SuperMicro AOC-USAS-S8iR RAID cards
Western Digital Scorpio Black WD1600BJKT
SuperMicro 1026T-UF chassis

I have a dozen servers. I need RAID for redundancy only, not for performance i.e. I don't "need" the speed of 10,000 RPM Raptor drives and I'd prefer to use cheaper drives such as the Scorpio. I'm using 2 drive Raid 1 (Mirror) arrays.

I'm having a lot of trouble with the above RAID cards. Most of the time I power on the server the RAID cards produce an error: "fatal error controller monitor failed. controller not started."

SuperMicro says they never tested this RAID card with 2.5" drives, none are on their HCL.

SuperMicro says the 2.5" hard drive above won't work with these RAID cards because it's a notebook hard drive which only uses 5 Volts and draws too much power. In contrast SuperMicro says I have to use an enterprise 2.5" hard drive such as a Western Digital VelociRaptor which uses 12V or 5V because the 12V draws less power and will work with the RAID card.

I purchased several 2.5" Western Digital VelociRaptor enterprise hard drives which can use both 12V/5V.

The above "fatal error" and several other RAID issues do not present themselves when I use the VelociRaptor hard drives. In other words SuperMicro was correct, the Scorpio drives won't work and the Raptor drives do work with the SuperMicro RAID cards and chassis.

Does this make sense? Is this reasonable that I can't use the Scorpio drives with these RAID cards?
Is this a limitation of the RAID card, chassis, both?
Are any of you using Scorpio drives, or any 2.5" 5V drives, with RAID cards. If so, which drives and RAID cards?
What RAID cards and 2.5" hard drives do you recommend?

1 Answer 1


Unfortunately it does make sense, but I don't see how the card has much to do with it. The 5V / 12V line is provided by the power supply, and the drives might be drawing on 5V, which may be underrated or non-existant at all. So the drives won't spin up when the card tells them to. If you are very lucky, you only need to enable staggered spin-up in the card BIOS to lower the peak power consumption (you wrote it sometimes does boot). If that works, perform a random write load test before doing anything productive.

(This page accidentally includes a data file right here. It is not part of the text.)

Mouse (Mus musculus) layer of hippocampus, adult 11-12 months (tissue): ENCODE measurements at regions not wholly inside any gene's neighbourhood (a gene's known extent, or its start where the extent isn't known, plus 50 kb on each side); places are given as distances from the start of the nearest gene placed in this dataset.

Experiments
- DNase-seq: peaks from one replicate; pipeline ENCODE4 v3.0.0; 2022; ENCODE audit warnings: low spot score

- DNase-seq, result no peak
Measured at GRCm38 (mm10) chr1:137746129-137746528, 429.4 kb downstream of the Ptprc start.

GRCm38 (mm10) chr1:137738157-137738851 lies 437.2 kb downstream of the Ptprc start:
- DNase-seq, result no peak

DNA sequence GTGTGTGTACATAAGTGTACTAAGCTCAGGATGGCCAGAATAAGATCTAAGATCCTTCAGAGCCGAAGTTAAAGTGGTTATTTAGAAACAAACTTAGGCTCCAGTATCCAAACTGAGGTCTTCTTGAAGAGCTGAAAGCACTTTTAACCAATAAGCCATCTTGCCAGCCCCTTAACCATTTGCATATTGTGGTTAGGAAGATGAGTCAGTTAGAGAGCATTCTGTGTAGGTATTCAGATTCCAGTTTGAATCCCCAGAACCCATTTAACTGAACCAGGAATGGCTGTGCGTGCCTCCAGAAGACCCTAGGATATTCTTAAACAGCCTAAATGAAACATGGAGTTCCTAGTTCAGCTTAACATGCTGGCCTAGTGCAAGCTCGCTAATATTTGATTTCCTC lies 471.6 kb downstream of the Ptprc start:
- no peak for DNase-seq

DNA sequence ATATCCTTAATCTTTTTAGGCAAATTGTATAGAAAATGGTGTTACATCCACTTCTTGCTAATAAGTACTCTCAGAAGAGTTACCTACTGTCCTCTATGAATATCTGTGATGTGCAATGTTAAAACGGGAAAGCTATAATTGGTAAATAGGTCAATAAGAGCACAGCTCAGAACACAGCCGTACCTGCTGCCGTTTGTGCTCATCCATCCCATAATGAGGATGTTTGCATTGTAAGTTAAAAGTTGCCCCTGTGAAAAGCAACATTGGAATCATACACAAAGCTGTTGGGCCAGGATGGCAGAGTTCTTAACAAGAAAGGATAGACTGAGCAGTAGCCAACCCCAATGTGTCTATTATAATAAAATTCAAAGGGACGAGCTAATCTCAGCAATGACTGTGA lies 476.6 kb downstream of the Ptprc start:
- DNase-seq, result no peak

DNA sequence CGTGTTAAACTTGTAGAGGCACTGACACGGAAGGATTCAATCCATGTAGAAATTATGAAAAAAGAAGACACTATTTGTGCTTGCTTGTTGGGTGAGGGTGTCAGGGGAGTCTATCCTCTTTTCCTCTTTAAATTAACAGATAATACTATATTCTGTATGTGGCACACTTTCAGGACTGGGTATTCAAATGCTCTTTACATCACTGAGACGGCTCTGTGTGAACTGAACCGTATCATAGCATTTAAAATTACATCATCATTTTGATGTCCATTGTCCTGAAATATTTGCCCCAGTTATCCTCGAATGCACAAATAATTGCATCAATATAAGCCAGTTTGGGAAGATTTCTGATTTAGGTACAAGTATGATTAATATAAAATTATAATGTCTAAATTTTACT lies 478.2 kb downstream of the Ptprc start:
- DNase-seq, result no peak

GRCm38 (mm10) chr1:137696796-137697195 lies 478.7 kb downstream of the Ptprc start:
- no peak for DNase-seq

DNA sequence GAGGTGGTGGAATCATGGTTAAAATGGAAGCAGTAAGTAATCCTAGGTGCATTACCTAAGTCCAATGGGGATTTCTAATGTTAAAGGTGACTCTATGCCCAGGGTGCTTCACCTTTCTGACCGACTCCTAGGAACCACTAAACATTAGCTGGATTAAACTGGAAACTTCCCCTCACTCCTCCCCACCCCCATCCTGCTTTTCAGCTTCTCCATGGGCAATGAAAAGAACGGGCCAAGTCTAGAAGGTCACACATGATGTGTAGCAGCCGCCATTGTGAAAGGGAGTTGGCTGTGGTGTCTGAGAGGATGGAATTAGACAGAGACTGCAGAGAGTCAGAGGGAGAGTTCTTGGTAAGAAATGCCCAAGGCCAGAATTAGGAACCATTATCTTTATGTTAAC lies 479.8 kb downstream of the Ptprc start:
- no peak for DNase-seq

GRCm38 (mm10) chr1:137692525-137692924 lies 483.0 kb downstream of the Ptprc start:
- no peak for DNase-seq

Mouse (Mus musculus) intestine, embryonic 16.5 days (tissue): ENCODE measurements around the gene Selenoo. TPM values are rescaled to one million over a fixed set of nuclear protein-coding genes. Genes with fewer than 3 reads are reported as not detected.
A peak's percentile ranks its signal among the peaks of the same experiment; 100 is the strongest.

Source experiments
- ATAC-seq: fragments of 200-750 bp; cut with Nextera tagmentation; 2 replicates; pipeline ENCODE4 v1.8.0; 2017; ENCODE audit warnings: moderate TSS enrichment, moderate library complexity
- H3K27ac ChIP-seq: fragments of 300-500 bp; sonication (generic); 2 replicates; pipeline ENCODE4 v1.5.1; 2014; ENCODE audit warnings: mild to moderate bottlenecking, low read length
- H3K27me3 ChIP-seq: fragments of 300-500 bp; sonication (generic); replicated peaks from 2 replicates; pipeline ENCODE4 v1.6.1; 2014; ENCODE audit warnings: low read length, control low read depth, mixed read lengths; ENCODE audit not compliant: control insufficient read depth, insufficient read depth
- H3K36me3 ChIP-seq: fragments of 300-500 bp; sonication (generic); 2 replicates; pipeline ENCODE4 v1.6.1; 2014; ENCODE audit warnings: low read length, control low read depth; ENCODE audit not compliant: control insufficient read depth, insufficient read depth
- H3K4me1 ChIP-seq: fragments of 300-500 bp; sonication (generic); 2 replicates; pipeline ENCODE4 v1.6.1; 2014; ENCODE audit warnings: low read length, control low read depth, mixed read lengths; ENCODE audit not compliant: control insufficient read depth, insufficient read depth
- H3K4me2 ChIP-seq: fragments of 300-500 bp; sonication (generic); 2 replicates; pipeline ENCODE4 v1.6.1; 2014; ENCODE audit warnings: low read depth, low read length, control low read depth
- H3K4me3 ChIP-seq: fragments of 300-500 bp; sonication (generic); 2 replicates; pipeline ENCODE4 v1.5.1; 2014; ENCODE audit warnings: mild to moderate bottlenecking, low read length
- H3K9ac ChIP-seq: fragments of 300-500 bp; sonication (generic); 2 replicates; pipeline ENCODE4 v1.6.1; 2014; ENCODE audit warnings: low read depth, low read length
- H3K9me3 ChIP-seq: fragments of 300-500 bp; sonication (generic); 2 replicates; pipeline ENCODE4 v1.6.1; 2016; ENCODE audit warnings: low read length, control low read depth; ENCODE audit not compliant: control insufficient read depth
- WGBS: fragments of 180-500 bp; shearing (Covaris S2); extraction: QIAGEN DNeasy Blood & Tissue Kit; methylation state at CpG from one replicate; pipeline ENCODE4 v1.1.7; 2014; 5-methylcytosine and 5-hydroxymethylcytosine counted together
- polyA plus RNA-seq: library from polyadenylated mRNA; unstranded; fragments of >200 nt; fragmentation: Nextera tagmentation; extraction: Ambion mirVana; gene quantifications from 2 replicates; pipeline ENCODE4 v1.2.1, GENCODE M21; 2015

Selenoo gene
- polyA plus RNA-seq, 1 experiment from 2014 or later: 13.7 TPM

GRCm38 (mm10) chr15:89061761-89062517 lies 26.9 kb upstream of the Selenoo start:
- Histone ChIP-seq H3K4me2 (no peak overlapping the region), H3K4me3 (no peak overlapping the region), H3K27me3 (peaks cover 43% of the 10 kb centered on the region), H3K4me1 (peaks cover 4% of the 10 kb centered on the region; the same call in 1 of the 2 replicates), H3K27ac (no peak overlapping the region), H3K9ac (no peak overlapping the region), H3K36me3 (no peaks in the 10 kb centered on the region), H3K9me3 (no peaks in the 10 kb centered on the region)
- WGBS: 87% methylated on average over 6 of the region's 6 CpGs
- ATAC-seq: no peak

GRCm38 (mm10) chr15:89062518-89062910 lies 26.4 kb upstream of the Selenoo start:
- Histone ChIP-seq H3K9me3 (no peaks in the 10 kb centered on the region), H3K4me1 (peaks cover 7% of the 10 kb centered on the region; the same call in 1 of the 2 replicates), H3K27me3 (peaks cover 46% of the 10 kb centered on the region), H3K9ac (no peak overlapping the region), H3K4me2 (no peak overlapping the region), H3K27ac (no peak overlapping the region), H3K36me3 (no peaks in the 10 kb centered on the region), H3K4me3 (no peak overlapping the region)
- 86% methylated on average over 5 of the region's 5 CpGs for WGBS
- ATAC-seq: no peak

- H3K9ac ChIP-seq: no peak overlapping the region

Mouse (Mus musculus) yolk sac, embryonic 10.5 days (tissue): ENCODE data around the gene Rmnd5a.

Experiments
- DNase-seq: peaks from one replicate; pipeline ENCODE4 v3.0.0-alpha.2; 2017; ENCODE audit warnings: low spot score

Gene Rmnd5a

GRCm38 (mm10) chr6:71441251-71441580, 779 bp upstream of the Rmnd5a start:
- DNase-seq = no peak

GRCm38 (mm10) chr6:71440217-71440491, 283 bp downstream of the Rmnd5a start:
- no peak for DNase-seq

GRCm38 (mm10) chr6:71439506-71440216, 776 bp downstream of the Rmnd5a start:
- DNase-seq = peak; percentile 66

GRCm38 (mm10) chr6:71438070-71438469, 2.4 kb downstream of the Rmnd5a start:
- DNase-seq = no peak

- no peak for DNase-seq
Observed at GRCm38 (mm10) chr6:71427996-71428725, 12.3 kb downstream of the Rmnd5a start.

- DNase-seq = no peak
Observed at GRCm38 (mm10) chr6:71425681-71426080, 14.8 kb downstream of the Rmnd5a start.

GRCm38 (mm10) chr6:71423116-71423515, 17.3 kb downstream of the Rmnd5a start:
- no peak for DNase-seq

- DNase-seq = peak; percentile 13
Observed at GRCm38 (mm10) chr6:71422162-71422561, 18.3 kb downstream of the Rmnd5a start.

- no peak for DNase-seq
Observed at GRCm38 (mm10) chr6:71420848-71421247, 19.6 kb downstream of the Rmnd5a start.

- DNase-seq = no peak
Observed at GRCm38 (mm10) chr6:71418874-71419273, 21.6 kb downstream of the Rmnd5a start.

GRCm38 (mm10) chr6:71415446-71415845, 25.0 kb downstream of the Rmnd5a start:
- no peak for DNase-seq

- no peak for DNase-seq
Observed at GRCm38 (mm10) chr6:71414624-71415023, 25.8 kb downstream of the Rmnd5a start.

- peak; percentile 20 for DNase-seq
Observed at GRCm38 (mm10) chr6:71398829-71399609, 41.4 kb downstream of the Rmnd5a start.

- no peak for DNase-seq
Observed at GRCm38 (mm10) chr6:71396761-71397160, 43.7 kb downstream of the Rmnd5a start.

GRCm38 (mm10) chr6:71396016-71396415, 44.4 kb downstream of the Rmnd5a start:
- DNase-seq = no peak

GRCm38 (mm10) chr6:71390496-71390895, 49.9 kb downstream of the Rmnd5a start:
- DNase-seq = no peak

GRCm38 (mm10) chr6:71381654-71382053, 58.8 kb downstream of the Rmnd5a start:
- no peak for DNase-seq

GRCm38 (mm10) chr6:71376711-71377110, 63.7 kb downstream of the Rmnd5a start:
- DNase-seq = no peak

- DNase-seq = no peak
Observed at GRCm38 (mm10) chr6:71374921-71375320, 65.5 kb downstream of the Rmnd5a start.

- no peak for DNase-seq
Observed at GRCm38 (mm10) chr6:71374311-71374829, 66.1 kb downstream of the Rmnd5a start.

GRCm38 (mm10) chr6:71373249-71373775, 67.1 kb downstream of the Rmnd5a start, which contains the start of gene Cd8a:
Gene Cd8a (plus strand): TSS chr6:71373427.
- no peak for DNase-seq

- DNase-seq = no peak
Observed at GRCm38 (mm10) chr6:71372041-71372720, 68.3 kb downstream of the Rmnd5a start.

I looked up your power supply, it's 560W which is a really low total (2U storage chassis have 900W or 1400W).

I'm using a dozen Seagate Momentus 750GB in a 2U storage chassis with 900W and Adaptec 5445Z. Slightly different story, but the Momentus series is also "notebook class", so Seagate disabled the activity LED (now THAT's gonna stop me). The drives work very well (good overall IOPS). Can't tell anything about long-term, though.

I planned to go for WD Scorpio next time, but now I'm going to reconsider this idea. Seems the manufacturers really don't want us to do this.

  • +1 I've got half a dozen Scorpio drives running on a SuperMicro controller (LSI chip, not the Intel chip the OP has) and they work fine. I agree, power supply sounds undersized and I'd bet it's 5v line is underrated. The PCIe lanes run off 3.3v and 12v; the power supply likely pulls 3.3v from the same rail as 5v (lotsa guessing).
    – Chris S
    Jun 3, 2011 at 20:18
  • Ah they even list amps on the product pages. The problematic 1026T-UF chassis comes with 15 amp on +5, my 216E16-R1200LPB is 50 amp. Quite a difference.
    – korkman
    Jun 3, 2011 at 20:36
  • Those WD Scorpio Drives pull 1.75A during startup; 15A is enough to start 8 of them if nothing else in the chassis is drawing power on the 5v rail. There's the problem.
    – Chris S
    Jun 3, 2011 at 20:42

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